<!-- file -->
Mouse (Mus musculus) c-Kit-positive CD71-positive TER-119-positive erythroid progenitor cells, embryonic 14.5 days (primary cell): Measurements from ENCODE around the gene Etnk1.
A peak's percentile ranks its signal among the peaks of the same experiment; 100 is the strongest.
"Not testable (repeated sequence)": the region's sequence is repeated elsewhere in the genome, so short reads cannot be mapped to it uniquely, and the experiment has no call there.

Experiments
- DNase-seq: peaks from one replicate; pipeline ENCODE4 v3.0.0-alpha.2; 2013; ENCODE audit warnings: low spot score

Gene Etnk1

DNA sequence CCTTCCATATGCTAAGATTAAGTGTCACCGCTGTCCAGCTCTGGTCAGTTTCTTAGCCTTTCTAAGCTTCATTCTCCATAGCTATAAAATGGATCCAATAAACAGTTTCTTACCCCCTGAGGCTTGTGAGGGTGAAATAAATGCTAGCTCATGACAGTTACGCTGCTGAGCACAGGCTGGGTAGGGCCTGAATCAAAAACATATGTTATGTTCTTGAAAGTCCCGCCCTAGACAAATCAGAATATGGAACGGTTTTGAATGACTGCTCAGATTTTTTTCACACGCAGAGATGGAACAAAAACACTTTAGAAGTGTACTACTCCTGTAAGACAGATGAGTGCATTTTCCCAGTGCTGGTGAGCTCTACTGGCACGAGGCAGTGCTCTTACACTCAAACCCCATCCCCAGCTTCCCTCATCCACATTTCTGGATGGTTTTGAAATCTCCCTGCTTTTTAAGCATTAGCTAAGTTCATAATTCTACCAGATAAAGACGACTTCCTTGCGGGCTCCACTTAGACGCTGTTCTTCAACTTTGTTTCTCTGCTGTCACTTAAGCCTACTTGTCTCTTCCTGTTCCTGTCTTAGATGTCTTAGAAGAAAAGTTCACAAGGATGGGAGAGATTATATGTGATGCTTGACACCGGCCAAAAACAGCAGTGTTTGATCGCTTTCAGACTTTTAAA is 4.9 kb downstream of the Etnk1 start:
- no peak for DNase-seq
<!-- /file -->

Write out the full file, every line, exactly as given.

Mouse (Mus musculus) c-Kit-positive CD71-positive TER-119-positive erythroid progenitor cells, embryonic 14.5 days (primary cell): Measurements from ENCODE around the gene Etnk1.
A peak's percentile ranks its signal among the peaks of the same experiment; 100 is the strongest.
"Not testable (repeated sequence)": the region's sequence is repeated elsewhere in the genome, so short reads cannot be mapped to it uniquely, and the experiment has no call there.

Experiments
- DNase-seq: peaks from one replicate; pipeline ENCODE4 v3.0.0-alpha.2; 2013; ENCODE audit warnings: low spot score

Gene Etnk1

DNA sequence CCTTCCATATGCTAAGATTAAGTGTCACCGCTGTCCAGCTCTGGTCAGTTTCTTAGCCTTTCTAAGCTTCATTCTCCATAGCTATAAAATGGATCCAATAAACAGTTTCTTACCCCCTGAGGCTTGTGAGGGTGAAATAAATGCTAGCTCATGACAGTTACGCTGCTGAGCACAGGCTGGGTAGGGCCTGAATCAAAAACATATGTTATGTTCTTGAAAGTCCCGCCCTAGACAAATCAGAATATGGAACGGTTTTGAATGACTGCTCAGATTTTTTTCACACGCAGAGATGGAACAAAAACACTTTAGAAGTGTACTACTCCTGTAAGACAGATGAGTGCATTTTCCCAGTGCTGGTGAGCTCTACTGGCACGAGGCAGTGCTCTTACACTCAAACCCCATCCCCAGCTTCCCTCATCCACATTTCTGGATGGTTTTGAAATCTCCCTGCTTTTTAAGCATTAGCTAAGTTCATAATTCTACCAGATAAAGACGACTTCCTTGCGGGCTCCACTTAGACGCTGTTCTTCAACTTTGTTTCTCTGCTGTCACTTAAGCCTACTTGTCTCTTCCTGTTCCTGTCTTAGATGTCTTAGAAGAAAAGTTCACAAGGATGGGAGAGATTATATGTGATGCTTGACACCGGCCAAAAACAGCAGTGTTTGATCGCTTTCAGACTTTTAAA is 4.9 kb downstream of the Etnk1 start:
- no peak for DNase-seq